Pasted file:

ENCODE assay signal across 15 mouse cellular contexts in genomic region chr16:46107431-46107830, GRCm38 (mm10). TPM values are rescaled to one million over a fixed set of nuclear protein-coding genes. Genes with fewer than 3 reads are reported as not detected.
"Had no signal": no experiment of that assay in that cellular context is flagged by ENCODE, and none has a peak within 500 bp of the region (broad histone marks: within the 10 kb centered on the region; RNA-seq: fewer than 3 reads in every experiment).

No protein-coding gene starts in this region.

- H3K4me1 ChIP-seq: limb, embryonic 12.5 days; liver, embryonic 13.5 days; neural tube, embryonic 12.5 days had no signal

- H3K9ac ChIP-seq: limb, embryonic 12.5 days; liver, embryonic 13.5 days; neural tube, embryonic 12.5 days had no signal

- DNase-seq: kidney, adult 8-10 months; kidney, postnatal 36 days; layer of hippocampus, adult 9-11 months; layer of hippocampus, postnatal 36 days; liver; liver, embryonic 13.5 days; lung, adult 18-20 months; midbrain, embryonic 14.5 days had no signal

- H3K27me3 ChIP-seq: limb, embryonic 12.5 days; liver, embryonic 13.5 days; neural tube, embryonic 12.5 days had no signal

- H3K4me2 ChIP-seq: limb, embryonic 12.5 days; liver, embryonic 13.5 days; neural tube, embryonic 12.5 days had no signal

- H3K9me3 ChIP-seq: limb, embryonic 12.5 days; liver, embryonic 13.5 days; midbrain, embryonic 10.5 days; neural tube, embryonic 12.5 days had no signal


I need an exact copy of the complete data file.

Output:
ENCODE assay signal across 15 mouse cellular contexts in genomic region chr16:46107431-46107830, GRCm38 (mm10). TPM values are rescaled to one million over a fixed set of nuclear protein-coding genes. Genes with fewer than 3 reads are reported as not detected.
"Had no signal": no experiment of that assay in that cellular context is flagged by ENCODE, and none has a peak within 500 bp of the region (broad histone marks: within the 10 kb centered on the region; RNA-seq: fewer than 3 reads in every experiment).

No protein-coding gene starts in this region.

- H3K4me1 ChIP-seq: limb, embryonic 12.5 days; liver, embryonic 13.5 days; neural tube, embryonic 12.5 days had no signal

- H3K9ac ChIP-seq: limb, embryonic 12.5 days; liver, embryonic 13.5 days; neural tube, embryonic 12.5 days had no signal

- DNase-seq: kidney, adult 8-10 months; kidney, postnatal 36 days; layer of hippocampus, adult 9-11 months; layer of hippocampus, postnatal 36 days; liver; liver, embryonic 13.5 days; lung, adult 18-20 months; midbrain, embryonic 14.5 days had no signal

- H3K27me3 ChIP-seq: limb, embryonic 12.5 days; liver, embryonic 13.5 days; neural tube, embryonic 12.5 days had no signal

- H3K4me2 ChIP-seq: limb, embryonic 12.5 days; liver, embryonic 13.5 days; neural tube, embryonic 12.5 days had no signal

- H3K9me3 ChIP-seq: limb, embryonic 12.5 days; liver, embryonic 13.5 days; midbrain, embryonic 10.5 days; neural tube, embryonic 12.5 days had no signal